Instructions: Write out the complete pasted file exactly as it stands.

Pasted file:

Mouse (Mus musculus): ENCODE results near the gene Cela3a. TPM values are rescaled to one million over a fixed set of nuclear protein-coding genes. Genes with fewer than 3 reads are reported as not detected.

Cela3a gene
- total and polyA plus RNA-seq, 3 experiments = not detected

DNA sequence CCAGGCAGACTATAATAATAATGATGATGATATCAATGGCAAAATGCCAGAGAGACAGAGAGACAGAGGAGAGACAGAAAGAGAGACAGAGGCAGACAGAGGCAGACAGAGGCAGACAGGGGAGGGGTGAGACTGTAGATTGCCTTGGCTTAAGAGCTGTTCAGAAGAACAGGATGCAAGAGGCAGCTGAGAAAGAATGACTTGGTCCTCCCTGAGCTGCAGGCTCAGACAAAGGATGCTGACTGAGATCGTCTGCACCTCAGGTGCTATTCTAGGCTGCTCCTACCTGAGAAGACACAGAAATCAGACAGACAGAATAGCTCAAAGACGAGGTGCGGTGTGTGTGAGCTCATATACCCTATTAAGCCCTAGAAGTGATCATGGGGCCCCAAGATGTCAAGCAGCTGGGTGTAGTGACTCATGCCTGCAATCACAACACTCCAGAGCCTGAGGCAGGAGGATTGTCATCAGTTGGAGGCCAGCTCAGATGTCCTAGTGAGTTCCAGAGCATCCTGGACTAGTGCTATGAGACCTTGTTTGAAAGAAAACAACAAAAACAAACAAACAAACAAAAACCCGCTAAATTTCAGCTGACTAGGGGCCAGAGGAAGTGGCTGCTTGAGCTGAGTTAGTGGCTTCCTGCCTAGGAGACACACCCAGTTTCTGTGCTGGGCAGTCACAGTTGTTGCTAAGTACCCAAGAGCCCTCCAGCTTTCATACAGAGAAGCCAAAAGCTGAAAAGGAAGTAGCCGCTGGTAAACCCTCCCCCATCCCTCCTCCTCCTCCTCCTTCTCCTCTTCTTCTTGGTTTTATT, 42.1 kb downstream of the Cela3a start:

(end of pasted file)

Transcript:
Mouse (Mus musculus): ENCODE results near the gene Cela3a. TPM values are rescaled to one million over a fixed set of nuclear protein-coding genes. Genes with fewer than 3 reads are reported as not detected.

Cela3a gene
- total and polyA plus RNA-seq, 3 experiments = not detected

DNA sequence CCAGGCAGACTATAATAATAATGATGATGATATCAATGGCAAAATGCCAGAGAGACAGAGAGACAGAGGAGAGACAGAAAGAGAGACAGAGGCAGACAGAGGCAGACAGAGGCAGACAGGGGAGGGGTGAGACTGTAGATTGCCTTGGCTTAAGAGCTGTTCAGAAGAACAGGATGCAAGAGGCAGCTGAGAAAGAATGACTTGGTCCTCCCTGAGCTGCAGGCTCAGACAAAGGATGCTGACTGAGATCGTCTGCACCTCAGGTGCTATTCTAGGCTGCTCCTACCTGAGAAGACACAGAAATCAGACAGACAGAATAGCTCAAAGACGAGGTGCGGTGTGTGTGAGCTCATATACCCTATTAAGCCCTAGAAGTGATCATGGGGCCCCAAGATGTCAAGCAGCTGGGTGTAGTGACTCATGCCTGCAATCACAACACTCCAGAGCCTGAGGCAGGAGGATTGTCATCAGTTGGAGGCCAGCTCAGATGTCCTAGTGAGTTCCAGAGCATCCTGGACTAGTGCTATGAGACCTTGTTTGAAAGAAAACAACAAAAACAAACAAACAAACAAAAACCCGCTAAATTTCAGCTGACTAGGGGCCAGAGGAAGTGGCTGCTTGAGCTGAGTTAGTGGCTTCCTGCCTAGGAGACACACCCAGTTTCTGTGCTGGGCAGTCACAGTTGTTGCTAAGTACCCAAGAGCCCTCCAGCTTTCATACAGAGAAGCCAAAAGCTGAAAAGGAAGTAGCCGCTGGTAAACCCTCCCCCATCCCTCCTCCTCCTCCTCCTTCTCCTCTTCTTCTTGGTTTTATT, 42.1 kb downstream of the Cela3a start: